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Yes Not Maybe So: Bombshell

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Entries in Karl Urban (5)

Saturday
Nov102018

Would you rather?

Time for another round of our Instagram-blessed silly celebrity gawking game. For some reason it's a mostly manly lineup this morning. We'll get back to the actresses soon enough. They are never far from our hearts and minds and eyeballs.

Would you rather
... do morning beauty treatments with Laura Linney and Tony-nominee Ashley Park?
...accompany Tom Holland and pup to the vet?
...gamble it away with Bianca del Rio?
... reminisce about Elektra with Jason Isaacs?
... visit Thailand with Dan Stevens?
...seek career advice from Karl Urban?
...feel the hope with Patrick Stewart?
...convalesce with Nico Tortorella? (poor baby!)
... chill with Orlando Bloom and lots of teddy bears?
... or read with Nicole Kidman and Liane Moriarty?

Photos are after the jump to help you decide...

Click to read more ...

Monday
Nov072016

The Furniture: Terrestrial Fun in "Star Trek Beyond"

"The Furniture" our weekly series on Production Design. Here's Daniel Walber

Early in Star Trek Beyond, screenwriters Simon Pegg and Doug Jung wedge a dumb joke into the voice over narration of Captain Kirk (Chris Pine). He has led the Enterprise and its crew across the galaxy to fulfill an endless series of missions, many of them quite similar. His life, he explains, has begun to feel a bit “episodic.” Very funny.

Yet Star Trek Beyond is, in its own way, a self-contained episode of an ongoing series. The bulk of the film takes place on a single planet. No time is spent on earth, nor is the home world at any significant risk. There is no massive cross-galaxy conflict. The story is given a satisfying conclusion, without participating in a grand trilogy or teasing a far-off sequel. This isn’t Star Wars or, for that matter, the Marvel Cinematic Universe.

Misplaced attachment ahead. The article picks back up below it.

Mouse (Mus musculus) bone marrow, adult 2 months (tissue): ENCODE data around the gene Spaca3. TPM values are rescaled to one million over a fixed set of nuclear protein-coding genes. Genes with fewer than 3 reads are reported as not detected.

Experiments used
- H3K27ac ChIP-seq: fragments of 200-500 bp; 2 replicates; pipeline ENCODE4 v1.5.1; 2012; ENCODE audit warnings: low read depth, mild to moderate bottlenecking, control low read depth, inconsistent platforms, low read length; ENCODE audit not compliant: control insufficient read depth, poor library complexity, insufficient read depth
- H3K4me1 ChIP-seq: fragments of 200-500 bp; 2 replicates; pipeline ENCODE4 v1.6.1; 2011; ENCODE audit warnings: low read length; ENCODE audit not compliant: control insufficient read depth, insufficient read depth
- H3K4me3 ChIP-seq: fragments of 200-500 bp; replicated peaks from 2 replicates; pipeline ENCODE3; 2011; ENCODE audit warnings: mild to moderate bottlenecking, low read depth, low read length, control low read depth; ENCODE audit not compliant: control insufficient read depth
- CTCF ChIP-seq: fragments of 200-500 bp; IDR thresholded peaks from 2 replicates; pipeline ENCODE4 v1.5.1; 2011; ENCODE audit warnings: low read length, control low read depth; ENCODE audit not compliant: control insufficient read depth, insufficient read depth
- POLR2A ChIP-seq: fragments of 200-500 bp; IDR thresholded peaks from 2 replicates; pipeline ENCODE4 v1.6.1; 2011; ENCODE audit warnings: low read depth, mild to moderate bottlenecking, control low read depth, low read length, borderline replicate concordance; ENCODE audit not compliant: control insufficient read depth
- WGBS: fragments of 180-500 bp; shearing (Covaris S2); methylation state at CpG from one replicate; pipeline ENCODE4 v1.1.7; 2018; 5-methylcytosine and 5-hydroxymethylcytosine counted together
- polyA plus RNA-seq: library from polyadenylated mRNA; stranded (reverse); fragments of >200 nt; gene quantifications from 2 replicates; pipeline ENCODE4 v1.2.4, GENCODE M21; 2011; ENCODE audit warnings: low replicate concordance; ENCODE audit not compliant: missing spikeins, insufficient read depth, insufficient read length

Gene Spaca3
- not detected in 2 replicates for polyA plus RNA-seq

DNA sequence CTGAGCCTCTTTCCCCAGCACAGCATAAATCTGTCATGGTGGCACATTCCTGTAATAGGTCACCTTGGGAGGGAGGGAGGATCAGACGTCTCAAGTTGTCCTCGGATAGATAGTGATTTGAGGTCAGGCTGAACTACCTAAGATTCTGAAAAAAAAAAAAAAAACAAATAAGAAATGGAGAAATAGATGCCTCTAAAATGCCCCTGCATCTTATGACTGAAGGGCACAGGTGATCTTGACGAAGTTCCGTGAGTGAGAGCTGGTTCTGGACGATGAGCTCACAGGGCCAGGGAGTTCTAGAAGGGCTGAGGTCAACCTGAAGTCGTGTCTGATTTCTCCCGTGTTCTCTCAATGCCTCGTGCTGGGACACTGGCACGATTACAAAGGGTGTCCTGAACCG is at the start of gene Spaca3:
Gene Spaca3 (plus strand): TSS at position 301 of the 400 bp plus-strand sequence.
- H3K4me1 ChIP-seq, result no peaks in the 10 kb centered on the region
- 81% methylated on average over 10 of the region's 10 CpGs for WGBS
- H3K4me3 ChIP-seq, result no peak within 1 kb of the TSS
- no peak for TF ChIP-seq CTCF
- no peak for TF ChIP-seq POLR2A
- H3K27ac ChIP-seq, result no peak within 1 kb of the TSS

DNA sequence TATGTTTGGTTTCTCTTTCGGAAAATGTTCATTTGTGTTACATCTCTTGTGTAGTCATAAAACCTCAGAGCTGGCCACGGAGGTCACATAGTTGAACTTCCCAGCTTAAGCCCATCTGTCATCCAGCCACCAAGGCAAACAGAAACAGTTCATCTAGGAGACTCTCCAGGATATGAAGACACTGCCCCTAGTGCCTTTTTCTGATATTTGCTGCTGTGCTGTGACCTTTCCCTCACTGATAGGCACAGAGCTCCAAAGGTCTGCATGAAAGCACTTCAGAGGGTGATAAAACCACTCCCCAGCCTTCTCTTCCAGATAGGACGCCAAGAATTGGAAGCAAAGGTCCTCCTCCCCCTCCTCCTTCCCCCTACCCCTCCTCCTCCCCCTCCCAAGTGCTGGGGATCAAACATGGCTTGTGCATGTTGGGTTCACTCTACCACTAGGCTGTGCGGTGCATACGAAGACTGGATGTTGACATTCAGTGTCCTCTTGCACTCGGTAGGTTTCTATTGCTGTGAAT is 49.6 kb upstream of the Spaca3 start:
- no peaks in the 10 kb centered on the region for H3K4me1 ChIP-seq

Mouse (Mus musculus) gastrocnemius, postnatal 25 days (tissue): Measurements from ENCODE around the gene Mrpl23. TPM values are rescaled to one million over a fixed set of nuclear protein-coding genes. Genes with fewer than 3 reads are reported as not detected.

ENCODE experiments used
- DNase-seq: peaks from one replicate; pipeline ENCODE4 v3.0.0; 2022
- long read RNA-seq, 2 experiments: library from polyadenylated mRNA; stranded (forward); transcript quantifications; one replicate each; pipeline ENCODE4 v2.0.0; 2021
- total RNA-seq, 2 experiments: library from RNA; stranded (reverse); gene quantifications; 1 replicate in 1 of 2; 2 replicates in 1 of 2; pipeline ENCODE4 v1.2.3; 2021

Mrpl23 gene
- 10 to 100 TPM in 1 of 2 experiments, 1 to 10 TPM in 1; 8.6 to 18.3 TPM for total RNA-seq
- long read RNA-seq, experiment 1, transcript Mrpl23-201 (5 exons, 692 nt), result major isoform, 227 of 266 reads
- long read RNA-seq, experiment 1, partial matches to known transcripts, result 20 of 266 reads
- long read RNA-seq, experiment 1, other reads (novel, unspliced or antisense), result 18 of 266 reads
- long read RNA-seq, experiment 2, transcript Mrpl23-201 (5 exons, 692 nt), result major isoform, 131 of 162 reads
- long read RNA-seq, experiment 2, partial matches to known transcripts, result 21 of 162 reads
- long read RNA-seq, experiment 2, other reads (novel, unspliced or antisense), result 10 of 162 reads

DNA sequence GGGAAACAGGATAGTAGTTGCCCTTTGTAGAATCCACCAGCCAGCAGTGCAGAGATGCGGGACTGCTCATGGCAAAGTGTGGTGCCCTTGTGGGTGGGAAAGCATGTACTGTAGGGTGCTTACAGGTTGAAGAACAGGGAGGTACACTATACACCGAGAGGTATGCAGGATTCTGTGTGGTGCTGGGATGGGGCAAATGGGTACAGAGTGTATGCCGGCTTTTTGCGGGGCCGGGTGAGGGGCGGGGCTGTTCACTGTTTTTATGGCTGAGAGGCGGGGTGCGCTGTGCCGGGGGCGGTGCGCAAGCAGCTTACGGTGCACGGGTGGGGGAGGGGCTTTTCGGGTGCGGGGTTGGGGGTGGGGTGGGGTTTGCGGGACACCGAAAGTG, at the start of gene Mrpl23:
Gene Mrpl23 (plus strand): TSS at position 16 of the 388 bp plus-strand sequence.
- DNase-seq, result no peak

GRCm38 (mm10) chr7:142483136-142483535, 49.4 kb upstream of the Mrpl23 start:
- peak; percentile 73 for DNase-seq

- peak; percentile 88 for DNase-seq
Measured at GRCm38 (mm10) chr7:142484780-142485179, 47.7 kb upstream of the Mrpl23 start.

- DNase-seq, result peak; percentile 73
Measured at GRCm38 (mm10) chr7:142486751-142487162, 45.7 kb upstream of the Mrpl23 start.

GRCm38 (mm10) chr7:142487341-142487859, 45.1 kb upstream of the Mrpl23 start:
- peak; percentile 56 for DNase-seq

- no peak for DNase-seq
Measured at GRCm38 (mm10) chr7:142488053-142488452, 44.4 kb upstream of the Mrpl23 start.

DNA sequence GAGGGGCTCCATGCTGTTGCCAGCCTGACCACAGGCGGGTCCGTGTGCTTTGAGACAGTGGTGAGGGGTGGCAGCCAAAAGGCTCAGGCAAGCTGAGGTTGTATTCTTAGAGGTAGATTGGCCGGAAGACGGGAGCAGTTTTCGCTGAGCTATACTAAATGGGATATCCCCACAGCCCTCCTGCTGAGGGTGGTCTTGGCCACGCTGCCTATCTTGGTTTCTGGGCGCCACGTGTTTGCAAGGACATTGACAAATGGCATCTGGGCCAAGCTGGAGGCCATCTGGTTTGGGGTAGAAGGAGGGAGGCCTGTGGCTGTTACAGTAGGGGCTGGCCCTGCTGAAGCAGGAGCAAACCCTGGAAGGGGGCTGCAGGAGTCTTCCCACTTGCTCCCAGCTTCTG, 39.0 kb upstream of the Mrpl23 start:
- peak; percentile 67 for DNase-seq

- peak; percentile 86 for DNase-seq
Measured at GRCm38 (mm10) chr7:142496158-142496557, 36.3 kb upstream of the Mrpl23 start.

This means that the production design team, not tasked with a universe of diverse locations, focused on on just a couple of planets...

Click to read more ...

Saturday
Aug132016

Review: Pete's Dragon

By Chris Feil

It's at the outset of David Lowery's reinvention of Pete's Dragon that the titular beast is intended more as a puppy to our namesake hero. What follows is a sharp left turn from the original's vaudevillian slapstick, with the "boy and his dog" approach used as a distinguishing characteristic from the aimless original and as an easy emotional access point for the audience. Gone are the musical numbers (though the hipster rock is cranked up to 11) and the buffoonery in favor of something more genuinely wraught straight from the heart.

But more importantly, this iteration of Elliott the dragon serves to stir more than just cutesy, cheap surrogate affection. Lowery is unafraid of scaring the kids and making the grown ups weep along the way. What remains is a family film about coping defenses, especially how we lean on our furry friends in the face of trauma.

This nuanced angle is made plain in the film's stunning prologue, confidently announcing those stark differences from its source and the emotional rollercoaster to come. The film is fascinated by moments of magic in the real world, and luckily Lowery has conjured a film that does just that, from Elliott's reveal to the organic emotions it creates. Yep, we finally have some magic at the movies this summer.